# Why Triangular Membership Functions Are Successfully Used in F-Transform Applications: A Global Explanation to Supplement the Existing Local Ones

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## Abstract

**:**

## 1. Formulation of the Problem

#### 1.1. F-Transforms: A Brief Reminder

- which is equal to 0 outside the interval $[-1,1]$,
- which, starting at $t=-1$, increases to 1 until it reaches $t=0$,
- which then decreases to 0, and
- for which$$\sum _{i}A\left(\right)open="("\; close=")">\frac{t-{t}_{i}}{h}$$

#### 1.2. A Somewhat Unexpected Empirical Fact

#### 1.3. It Is Desirable to Have Theoretical Explanations for This Empirical Fact

#### 1.4. How This Empirical Fact Is Explained Now

- In [20], we describe this requirement in crisp terms—as minimizing the difference between the values of $A\left(x\right)$ and $A\left({x}^{\prime}\right)$.
- In contrast, in [18,19], we consider this requirement in fuzzy terms—as the requirement that the degree of closeness between $A\left(x\right)$ and $A\left({x}^{\prime}\right)$ should be the largest possible. In [18], this is done with type-1 fuzzy techniques, and in [19], with type-2 fuzzy techniques.

- either values $A\left(x\right)$ at nearby points x
- or the effect of noise—which is also added locally, for each x separately.

#### 1.5. What We Do in This Paper

- first, we consider the selection of an appropriate global characteristic, solve the resulting optimization problem, and thus find the global characteristic that is optimal in some reasonable sense;
- second, we prove that the triangular membership functions are the only ones that allow us to uniquely reconstruct the optimal global characteristic of the original signal.

#### 1.6. The Structure of the Paper

## 2. Local vs. Global Characteristics: Main Idea

#### 2.1. What We Mean by Local and Global Characteristics

#### 2.2. Resulting Idea

## 3. Which Global Characteristics Should We Represent: Discussion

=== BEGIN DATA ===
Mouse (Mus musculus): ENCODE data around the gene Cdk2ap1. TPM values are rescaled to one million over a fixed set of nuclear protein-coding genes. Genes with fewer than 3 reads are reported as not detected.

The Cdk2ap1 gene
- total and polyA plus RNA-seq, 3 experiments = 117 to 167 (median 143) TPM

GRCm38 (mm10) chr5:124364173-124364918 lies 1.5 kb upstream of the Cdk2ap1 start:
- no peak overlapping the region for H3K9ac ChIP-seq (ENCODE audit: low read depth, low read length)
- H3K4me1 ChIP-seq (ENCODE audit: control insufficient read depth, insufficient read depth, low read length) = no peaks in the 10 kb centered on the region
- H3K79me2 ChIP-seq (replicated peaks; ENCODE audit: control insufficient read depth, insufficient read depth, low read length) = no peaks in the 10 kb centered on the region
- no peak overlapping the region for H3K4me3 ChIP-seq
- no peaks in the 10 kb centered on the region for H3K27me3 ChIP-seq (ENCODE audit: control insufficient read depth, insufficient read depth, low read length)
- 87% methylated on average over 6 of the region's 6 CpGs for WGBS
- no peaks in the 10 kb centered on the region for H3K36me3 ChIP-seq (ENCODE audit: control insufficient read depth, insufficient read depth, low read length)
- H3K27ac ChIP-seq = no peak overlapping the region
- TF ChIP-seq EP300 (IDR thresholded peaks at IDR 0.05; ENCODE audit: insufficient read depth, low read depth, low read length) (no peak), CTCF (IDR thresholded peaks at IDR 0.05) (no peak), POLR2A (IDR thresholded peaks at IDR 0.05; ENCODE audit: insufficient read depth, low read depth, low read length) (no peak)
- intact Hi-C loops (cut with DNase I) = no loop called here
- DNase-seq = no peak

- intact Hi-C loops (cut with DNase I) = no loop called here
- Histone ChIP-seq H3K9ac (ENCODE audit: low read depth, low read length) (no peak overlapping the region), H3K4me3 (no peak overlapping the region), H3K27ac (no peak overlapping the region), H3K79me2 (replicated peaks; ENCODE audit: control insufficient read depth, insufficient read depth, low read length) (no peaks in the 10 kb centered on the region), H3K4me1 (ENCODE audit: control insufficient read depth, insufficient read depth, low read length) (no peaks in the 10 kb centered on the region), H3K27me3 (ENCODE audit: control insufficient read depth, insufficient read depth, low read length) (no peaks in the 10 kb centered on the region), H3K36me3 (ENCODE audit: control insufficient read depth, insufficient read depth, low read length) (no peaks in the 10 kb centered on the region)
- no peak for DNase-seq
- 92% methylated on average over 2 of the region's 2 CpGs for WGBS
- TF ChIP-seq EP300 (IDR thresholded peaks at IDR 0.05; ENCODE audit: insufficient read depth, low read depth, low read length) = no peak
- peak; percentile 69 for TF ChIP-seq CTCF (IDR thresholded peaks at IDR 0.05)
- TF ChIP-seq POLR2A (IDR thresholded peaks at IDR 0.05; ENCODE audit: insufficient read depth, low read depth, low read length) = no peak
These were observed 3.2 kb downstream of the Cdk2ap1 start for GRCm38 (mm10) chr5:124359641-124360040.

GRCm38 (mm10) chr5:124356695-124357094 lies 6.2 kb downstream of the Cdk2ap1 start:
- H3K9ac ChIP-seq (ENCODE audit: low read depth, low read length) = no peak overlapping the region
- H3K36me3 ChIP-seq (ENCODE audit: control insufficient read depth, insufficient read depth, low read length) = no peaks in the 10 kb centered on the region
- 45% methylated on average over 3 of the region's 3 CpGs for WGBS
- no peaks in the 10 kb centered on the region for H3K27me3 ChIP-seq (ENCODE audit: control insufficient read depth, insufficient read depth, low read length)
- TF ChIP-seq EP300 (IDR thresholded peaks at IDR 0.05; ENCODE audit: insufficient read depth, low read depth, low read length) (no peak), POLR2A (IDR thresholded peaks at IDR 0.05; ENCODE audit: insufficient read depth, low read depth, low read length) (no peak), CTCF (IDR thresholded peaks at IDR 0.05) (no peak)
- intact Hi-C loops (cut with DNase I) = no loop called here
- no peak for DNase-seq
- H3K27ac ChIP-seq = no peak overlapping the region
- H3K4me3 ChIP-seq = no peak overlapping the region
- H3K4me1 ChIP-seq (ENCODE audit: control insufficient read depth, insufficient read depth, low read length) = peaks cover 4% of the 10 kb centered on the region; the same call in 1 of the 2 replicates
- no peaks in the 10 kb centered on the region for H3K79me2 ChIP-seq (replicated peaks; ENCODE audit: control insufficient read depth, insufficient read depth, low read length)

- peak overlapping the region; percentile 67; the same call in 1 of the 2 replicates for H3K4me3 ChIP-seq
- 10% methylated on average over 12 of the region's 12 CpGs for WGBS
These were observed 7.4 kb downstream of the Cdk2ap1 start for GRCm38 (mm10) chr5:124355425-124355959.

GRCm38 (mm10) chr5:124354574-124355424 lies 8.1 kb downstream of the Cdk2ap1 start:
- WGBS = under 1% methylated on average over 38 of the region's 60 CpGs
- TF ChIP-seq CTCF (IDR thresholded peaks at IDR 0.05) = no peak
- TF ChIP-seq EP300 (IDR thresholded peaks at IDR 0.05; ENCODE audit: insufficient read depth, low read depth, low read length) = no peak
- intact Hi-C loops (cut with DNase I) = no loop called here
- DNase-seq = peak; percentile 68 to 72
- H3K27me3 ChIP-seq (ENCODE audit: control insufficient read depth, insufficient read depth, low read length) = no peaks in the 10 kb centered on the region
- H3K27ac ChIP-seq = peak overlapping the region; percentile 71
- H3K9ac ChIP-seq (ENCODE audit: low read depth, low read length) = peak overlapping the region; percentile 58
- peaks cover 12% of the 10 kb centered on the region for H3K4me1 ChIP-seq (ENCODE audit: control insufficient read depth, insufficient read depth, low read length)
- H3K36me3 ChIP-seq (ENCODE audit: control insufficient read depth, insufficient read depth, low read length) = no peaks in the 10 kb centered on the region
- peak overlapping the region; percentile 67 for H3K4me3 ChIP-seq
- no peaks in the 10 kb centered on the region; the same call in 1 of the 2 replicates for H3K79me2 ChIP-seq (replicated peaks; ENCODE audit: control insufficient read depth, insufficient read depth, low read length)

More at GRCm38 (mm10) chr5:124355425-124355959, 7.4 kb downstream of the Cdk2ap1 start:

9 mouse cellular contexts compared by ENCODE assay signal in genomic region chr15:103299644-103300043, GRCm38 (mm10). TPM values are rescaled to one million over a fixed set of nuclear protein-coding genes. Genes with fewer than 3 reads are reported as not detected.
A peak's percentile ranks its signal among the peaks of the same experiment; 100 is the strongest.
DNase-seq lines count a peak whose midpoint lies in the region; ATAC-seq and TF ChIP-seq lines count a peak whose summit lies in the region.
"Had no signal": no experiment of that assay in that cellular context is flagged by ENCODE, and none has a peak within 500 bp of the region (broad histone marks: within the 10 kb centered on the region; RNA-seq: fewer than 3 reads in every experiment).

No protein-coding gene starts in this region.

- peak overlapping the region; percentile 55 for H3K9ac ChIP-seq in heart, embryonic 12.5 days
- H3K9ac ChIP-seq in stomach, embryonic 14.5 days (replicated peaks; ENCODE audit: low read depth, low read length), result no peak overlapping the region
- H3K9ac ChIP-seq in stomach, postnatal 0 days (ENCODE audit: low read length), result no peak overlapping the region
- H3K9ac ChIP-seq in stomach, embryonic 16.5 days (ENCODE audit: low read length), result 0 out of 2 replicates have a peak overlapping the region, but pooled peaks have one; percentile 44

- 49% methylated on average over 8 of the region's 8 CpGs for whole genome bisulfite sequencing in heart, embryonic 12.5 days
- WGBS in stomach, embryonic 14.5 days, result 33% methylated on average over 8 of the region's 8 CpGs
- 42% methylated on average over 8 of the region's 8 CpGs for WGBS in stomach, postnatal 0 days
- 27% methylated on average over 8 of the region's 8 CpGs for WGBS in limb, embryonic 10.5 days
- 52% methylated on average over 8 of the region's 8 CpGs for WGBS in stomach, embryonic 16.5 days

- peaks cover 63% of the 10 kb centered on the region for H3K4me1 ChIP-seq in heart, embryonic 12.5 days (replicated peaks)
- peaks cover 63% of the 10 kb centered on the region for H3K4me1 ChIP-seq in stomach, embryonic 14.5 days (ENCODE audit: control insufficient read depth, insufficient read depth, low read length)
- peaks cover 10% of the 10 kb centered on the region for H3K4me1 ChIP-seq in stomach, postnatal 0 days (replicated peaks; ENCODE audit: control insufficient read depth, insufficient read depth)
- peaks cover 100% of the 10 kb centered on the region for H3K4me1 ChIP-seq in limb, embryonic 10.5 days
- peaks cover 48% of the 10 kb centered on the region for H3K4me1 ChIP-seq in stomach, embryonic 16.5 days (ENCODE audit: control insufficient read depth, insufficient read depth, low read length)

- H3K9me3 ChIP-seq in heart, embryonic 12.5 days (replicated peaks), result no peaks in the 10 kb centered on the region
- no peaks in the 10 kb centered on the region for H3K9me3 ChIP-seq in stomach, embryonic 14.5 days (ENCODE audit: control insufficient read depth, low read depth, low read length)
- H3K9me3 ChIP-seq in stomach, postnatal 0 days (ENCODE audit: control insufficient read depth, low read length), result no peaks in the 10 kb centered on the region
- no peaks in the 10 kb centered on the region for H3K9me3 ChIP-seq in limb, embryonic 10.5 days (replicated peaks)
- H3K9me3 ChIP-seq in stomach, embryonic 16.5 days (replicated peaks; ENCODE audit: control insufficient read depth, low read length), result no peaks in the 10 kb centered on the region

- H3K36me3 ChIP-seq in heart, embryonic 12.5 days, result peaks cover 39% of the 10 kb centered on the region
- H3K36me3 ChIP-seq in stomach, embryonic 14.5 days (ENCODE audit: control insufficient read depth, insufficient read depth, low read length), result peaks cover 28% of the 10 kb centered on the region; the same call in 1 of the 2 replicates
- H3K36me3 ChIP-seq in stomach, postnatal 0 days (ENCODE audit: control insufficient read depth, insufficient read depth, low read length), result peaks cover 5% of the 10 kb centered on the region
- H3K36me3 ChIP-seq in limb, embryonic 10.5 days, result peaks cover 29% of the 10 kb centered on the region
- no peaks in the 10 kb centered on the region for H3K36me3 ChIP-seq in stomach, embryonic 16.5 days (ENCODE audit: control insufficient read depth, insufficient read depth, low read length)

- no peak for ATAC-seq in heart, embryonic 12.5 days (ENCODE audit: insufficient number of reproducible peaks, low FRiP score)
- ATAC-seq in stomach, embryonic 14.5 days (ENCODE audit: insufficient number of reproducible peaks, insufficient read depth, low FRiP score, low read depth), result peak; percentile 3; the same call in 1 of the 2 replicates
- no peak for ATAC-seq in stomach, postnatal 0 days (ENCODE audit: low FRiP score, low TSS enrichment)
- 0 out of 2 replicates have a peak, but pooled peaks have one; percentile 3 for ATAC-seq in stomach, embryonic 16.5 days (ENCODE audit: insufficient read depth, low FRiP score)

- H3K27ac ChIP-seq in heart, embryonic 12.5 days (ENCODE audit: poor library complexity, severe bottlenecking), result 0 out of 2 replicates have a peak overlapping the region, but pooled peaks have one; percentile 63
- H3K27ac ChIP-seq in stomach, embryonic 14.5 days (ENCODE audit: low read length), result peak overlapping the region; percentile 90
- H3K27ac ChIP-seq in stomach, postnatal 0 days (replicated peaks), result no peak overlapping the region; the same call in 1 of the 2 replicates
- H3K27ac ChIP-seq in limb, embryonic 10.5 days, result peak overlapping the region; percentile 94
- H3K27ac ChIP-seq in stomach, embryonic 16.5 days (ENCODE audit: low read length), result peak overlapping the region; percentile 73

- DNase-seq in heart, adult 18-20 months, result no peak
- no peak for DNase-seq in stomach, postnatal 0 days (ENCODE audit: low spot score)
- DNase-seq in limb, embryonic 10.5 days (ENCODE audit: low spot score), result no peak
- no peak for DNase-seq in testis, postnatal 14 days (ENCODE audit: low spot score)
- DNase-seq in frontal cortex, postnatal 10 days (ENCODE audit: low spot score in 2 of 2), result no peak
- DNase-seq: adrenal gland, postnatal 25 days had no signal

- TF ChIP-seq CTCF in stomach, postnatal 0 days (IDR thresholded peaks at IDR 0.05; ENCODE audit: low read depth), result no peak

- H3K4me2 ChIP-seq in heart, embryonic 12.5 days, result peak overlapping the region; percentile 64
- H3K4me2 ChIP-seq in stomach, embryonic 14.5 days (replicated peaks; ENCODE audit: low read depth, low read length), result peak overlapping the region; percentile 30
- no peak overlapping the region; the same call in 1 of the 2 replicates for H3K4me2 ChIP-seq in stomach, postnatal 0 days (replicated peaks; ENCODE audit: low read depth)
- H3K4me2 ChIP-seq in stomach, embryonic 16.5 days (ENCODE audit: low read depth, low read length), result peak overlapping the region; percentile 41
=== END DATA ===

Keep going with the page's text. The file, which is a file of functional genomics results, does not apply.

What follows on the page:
#### 3.1. Need for Linearization

#### 3.2. Which Linear Quantities Should We Select?

#### 3.3. How to Define What Is Most Appropriate?

## 4. Selecting the Most Adequate Global Characteristic: Towards Precise Formulation of the Problem

#### 4.1. Towards Describing What Is More Appropriate and What Is Less Appropriate

**Definition**

**1.**

#### 4.2. Discussion

- what it means for the alternative a to be better than the alternative b (we will denote it by $a\prec b$), and
- what it means for the alternatives a and b to be of the same quality (we will denote it by $a\sim b$).

- we have $a\prec b$ if and only if $f\left(a\right)<f\left(b\right)$; and
- we have $a\sim b$ if and only if $f\left(a\right)=f\left(b\right)$.

- either a is better than b with respect to the original optimality criterion, i.e.,$$f\left(a\right)<f\left(b\right),\phantom{\rule{2.em}{0ex}}$$
- or with respect to the original optimality criterion, the alternatives a and b are of equal quality, but the alternative a is better with respect to the second objective function, i.e., if$$f\left(a\right)=f\left(b\right)\mathrm{and}g\left(a\right)g\left(b\right).$$

- we have $a\prec b$ if and only if$$f\left(a\right)<f\left(b\right)\mathrm{or}\left(f\right(a)=f(b\left)\mathrm{and}g\right(a)g(b\left)\right);\phantom{\rule{2.em}{0ex}}$$
- we have $a\sim b$ if and only if$$f\left(a\right)=f\left(b\right)\mathrm{and}g\left(a\right)=g\left(b\right).\phantom{\rule{2.em}{0ex}}$$